They say the court “is not a rostrum or a soapbox. It is not also a stadium or theatre. It is not an arena for public entertainment.”

The respondents maintained that Atiku’s request had no bearing on the petition, insisting that it was only aimed at dissipating the judicial time of the court

They stressed that Atiku failed to realize that the virtual court system adopted during the Covid-19 pandemic was backed by a practice direction that the President of the Court of Appeal administratively issued.

“Another angle to this very curious application is the invitation to the court to make an order that it cannot supervise.

“The position of the law remains, and we do submit that the court, like nature, does not make an order in vain or an order which is incapable of enforcement,” the respondents added.

Besides, they argued that the application was, at best, “academic, very otiose, very unnecessary, very time-wasting, most unusual and most unexpected, particularly, from a set of petitioners, who should be praying for the expeditious trial of their petition.”

“Petitioners have brought their application under Section 36(3) of the Constitution, which provides that the proceedings of a court/tribunal shall be held in public.

“The word ‘public’ as applied under Section 36(3) of the Constitution has been defined in a plethora of judicial authorities to mean a place where public members have unhindered access, and the court sits behind open doors, not in the camera.

“Even in situations where a class action is presented, the particular people constituting the class represented by the plaintiffs or petitioners are always defined in the originating process.

“Here, in this application, the public at whose behest this application has been presented is not defined, unknown, or discernable.

“Beyond all these, it is our submission that the court of law must and should always remain what it is, what it should be and what it is expected to be: a serene, disciplined, hallowed, tranquil, honourable and decorous institution and place.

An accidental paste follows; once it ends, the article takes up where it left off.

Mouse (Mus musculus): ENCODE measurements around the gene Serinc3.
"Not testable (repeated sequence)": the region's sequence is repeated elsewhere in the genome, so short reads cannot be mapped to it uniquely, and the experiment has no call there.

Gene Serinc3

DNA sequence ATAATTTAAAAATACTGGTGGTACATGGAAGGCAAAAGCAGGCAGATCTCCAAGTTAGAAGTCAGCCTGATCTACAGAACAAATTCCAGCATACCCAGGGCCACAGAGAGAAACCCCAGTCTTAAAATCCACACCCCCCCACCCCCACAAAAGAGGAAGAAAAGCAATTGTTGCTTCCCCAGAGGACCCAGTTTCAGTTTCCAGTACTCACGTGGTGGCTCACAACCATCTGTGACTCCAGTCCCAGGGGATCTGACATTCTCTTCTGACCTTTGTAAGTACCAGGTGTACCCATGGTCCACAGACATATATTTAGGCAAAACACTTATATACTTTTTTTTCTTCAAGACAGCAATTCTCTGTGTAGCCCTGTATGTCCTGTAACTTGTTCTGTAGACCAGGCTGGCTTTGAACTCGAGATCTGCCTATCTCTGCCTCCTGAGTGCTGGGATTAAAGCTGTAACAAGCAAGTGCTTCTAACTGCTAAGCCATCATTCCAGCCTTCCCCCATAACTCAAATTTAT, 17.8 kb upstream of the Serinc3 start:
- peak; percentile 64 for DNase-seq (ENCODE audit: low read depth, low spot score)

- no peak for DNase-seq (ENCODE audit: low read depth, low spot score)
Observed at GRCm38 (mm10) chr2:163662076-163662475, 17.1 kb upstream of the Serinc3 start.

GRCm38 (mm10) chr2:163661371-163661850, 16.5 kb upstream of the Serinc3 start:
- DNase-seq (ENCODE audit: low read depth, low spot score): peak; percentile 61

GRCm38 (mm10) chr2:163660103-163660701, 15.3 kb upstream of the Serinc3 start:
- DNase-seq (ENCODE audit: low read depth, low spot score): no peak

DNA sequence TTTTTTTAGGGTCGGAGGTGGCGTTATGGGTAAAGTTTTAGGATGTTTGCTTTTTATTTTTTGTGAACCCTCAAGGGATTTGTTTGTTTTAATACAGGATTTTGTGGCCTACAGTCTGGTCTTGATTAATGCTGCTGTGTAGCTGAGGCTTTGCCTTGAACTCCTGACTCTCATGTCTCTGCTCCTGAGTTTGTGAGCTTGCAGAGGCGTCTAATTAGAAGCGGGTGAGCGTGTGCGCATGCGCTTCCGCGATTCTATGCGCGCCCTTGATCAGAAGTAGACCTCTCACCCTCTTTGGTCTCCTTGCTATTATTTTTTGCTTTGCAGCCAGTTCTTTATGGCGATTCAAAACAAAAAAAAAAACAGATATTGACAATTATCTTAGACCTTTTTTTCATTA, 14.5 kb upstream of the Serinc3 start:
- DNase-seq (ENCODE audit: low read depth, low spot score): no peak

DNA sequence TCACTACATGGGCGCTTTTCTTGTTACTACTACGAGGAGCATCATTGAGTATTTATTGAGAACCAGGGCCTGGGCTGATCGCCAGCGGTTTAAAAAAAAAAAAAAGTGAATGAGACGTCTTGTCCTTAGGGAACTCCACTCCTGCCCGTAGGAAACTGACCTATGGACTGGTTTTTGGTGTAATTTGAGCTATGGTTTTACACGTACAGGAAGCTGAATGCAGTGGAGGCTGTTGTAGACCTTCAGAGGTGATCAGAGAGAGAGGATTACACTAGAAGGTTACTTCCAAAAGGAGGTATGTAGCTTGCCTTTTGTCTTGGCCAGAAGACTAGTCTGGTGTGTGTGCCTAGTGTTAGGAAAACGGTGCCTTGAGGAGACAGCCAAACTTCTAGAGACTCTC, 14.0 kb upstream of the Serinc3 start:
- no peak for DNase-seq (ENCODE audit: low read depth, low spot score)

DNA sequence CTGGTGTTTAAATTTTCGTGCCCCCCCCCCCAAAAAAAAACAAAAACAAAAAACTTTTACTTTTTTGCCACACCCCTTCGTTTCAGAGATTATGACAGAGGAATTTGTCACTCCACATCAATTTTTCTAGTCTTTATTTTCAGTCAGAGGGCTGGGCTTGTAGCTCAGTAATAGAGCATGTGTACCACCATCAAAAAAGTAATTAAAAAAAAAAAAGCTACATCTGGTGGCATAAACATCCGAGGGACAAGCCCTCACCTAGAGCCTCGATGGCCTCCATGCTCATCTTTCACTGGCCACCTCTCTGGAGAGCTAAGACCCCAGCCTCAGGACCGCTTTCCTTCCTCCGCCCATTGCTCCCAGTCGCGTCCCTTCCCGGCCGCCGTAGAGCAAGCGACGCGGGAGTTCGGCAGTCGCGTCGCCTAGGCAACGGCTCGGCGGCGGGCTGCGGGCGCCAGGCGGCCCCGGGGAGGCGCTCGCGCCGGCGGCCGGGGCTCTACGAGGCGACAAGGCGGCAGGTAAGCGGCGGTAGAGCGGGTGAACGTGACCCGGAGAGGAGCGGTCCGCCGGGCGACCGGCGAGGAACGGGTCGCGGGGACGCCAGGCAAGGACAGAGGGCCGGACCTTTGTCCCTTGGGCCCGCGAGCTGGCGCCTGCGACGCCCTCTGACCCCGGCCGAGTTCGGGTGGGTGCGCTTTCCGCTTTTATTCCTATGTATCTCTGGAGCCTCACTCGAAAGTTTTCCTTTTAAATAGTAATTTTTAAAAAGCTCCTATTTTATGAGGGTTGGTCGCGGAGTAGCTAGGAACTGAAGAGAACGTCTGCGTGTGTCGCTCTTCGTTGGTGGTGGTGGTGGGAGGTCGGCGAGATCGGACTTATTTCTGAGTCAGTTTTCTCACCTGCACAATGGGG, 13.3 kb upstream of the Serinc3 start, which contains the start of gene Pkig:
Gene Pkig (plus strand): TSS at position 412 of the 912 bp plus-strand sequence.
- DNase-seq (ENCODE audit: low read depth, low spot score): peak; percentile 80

“It is not a rostrum or a soapbox. It is not also a stadium or theatre. It is not an arena for ‘public’ entertainment.

“With much respect to the petitioners, the motion is an abuse of the processes of this honourable court,” Tinubu argued.

On its part, APC, through its team of lawyers led by Prince Lateef Fagbemi, SAN, told the court that contrary to Atiku’s claim, the presidential election “is not subject matter of any national concern”, insisting that the election was “well managed by INEC with turnout of voters in their millions”.

It argued that proceedings of the court was already being adequately coveted by the media.

“There is nothing unique or peculiar in the electoral dispute that emanated from the outcome of the 25th February 2023 election that is different from the earlier five presidential elections in the country since the Advent of the Fourth Republic and if anything, the February 25 2023 election referred to, has the least litigation since 1999,” APC added. 

It further argued that live broadcast “will subject the proceedings of the court to unnecessary sensationalism and undue social media trial, which distracts from the kernel of the serious business before the court”.

Continuing its argument against the application, APC, averred that allowing live televising of the proceedings, “will defeat the protection afforded to witnesses, expose them to avoidable censure and put them in a precarious situation. 

“Televising of election tribunal proceedings (live) will only cause unnecessary tension, violence and unrest among the public, which may lead to breach of peace”, APC added, even as it urged the court to dismiss the application in the interest of justice.

INEC equally opposed live broadcast of the proceedings.